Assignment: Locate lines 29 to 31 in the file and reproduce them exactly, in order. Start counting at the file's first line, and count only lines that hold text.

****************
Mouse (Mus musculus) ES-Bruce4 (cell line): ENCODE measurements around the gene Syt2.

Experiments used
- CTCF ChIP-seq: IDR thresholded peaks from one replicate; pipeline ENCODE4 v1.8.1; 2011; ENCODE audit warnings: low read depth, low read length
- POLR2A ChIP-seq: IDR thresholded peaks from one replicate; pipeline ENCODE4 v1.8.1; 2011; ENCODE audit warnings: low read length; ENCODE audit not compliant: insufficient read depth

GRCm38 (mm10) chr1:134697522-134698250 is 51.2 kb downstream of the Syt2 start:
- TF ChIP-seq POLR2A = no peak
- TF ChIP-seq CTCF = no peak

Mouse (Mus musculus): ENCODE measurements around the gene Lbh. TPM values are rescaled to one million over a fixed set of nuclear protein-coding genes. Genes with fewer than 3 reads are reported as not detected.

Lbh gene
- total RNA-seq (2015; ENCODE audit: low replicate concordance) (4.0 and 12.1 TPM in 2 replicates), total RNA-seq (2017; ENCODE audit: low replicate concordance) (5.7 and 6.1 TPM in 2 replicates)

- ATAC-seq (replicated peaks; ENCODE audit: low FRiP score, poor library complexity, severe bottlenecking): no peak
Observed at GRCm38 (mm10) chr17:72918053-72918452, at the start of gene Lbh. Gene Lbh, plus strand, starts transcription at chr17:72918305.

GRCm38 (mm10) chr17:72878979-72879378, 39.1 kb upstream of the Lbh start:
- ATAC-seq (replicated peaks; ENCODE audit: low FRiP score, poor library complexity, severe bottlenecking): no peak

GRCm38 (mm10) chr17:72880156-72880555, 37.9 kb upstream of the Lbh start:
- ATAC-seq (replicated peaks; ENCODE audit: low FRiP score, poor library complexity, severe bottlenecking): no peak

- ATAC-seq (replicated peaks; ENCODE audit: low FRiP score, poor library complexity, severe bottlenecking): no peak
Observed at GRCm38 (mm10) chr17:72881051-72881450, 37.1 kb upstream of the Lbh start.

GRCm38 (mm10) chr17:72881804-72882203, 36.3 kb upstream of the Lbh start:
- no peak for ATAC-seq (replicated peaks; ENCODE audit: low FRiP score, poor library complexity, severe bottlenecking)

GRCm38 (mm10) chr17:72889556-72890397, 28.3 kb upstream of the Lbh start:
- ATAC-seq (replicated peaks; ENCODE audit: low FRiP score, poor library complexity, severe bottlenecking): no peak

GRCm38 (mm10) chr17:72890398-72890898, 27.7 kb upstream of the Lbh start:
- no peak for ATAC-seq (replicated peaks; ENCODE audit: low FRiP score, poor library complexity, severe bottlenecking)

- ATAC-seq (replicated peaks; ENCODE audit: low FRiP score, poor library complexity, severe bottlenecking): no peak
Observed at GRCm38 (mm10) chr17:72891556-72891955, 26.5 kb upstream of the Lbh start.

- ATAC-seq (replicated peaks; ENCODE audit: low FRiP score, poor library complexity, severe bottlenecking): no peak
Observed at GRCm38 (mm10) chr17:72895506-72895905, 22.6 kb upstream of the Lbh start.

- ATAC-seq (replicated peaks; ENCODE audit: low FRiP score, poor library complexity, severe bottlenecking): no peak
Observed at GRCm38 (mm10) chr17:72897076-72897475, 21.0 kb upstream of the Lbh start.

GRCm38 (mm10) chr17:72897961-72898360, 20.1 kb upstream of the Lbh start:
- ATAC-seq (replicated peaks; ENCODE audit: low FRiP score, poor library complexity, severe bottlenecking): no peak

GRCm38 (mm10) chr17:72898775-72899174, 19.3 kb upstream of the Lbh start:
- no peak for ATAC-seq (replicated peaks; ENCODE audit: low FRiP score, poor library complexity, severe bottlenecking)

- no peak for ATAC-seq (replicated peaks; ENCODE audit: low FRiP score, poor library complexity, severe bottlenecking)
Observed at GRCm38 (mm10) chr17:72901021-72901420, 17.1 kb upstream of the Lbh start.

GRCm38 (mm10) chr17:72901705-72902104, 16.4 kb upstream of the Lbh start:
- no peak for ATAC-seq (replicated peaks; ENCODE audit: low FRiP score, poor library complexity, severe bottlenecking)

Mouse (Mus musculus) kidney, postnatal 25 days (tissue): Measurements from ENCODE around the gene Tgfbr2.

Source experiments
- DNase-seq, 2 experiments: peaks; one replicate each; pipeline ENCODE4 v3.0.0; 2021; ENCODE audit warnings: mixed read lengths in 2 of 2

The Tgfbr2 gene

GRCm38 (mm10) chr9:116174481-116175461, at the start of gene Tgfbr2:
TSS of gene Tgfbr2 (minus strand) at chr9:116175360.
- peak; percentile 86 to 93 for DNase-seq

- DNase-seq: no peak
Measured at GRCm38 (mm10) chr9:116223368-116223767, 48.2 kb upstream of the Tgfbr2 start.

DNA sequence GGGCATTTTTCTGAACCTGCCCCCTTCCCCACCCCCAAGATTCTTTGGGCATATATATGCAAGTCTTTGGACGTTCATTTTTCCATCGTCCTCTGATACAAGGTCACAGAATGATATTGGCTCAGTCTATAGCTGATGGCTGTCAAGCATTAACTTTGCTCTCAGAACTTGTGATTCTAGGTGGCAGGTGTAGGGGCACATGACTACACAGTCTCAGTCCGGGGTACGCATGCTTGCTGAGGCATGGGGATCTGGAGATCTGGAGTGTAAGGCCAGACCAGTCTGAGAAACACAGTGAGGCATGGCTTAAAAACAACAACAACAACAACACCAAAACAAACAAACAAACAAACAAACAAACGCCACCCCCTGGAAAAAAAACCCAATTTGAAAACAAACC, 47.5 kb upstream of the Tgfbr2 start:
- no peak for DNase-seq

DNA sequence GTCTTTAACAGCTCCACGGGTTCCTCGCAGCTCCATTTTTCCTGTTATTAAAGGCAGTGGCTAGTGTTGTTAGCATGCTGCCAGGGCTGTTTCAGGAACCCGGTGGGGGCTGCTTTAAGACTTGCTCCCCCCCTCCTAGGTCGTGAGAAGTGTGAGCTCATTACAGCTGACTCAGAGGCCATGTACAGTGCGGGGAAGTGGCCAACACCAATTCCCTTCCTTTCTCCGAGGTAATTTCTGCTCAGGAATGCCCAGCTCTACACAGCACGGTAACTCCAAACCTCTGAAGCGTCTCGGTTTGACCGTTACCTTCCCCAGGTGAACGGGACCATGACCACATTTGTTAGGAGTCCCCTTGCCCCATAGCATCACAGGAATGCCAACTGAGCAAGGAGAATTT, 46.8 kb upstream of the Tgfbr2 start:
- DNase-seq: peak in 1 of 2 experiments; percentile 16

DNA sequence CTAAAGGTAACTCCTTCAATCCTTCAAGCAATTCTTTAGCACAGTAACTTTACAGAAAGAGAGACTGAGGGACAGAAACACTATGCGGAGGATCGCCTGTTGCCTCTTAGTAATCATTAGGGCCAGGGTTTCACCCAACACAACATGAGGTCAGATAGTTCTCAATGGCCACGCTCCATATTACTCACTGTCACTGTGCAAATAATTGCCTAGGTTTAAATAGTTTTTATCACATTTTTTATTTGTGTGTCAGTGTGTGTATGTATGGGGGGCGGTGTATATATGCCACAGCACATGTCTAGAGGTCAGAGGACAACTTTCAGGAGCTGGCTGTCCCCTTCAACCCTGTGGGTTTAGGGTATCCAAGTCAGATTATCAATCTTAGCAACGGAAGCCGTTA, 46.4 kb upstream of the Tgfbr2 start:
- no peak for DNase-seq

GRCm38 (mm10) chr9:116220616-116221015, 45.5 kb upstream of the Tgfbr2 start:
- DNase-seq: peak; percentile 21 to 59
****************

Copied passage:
- ATAC-seq (replicated peaks; ENCODE audit: low FRiP score, poor library complexity, severe bottlenecking): no peak
Observed at GRCm38 (mm10) chr17:72897076-72897475, 21.0 kb upstream of the Lbh start.

GRCm38 (mm10) chr17:72897961-72898360, 20.1 kb upstream of the Lbh start: